HC Deb 23 November 1830 vol 1 cc649-52
Lord Morpeth

presented a Petition from the town of Leeds, praying for the Abolition of Negro Slavery. The Petition was signed by the Mayor, the Vicar, and upwards of 15,000 of the principal inhabitants in every branch of business, and of every denomination, in that populous and wealthy town. The noble Lord trusted that we had now a Government which would look this important question in the face. He (Lord Mor- peth) was determined to give his support —a cordial though a constitutional support —to the present Government, because he hoped that it would be distinguished at home for measures of sound, salutary, and useful reform, and retrenchment; and that abroad its conduct would be described by the single word "peace." He also confidently hoped, that the present Government would exercise a proper vigilance, and adopt efficient measures for putting down the disturbances in the country: at the same time he thought the local gentry and yeomanry in those districts had a duty to discharge, and a part to perform, as well as Government.

Mr. Labouchere

concurred with the noble Lord in thinking that it was the duty of his Majesty's Government to look this important question in the face—a question which involved the happiness and well-being of 800,000 of our fellow-creatures.

Mr. Keith Douglas

supported the prayer of the petition. He had that day attended a large meeting of West-India proprietors, and the general sense of the persons present was, that the whole subject should be brought fairly before the country in all its relations.

Mr. Bethell

thought, that few petitions ever presented to that House were more deserving of the fullest consideration, with respect to the subject of it, and to those from whom it emanated. He trusted, that the whole state of the colonies would be fully gone into. Justice as well as humanity demanded and he was sure that he spoke the sense of all the petitioners when he said, that the inquiry ought to be conducted with calmness, and a firm determination to injure no one.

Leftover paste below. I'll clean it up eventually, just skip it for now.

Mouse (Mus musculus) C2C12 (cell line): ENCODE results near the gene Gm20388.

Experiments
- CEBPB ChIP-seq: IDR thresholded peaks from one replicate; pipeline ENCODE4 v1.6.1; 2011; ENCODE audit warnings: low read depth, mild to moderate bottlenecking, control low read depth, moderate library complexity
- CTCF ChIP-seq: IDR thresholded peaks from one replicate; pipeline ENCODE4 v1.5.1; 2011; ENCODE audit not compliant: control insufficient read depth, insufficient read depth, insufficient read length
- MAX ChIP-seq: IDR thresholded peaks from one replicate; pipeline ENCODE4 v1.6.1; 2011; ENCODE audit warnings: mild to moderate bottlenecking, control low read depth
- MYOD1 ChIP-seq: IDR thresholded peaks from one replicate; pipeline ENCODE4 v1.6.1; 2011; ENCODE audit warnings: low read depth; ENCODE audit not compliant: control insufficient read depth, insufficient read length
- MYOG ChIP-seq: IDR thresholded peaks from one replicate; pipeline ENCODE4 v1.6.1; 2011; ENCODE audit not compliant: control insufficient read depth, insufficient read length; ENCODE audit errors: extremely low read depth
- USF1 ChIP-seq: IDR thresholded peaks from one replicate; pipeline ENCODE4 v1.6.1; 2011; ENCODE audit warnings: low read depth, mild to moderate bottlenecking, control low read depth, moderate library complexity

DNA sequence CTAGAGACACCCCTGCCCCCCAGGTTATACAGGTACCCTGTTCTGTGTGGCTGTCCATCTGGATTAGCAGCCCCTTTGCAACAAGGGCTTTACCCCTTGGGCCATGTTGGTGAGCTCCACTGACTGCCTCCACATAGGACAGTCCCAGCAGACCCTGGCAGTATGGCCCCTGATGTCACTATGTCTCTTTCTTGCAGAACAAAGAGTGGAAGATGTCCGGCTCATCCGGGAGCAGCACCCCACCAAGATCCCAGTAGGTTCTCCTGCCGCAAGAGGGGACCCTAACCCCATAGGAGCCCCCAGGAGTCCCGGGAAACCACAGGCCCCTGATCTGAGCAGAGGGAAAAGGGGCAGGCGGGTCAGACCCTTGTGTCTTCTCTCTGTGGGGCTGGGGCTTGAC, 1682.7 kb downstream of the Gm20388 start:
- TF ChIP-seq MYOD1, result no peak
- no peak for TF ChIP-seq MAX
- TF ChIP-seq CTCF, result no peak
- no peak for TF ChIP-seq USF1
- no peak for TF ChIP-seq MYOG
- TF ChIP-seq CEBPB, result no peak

Mr. A. Trevor

condemned the wild and visionary philanthropy which would emancipate the slaves before they were fit for freedom. He wanted to know what indemnity was to be granted to the West India proprietors; and maintained, that the condition of negro slaves was preferable to that of the peasantry of the United Kingdom. He should oppose any measure for emancipation which did not give compensation to the West-India proprietors.

General Gascoyne

said, that the noble Lord who had presented the Petition had not confined himself to the condition of the slaves, but had alluded to the whole policy of the Government. There was one subject upon which he (General Gascoyne) would take the present opportunity of expressing himself. He alluded to reform, and he would now say, that to any system of moderate reform he should not make any objection. He wished to know from the noble Lord whether or not he had taken up the question since it had been abandoned by the learned and noble Lord who was the noble Lord's colleague.

Mr. Evans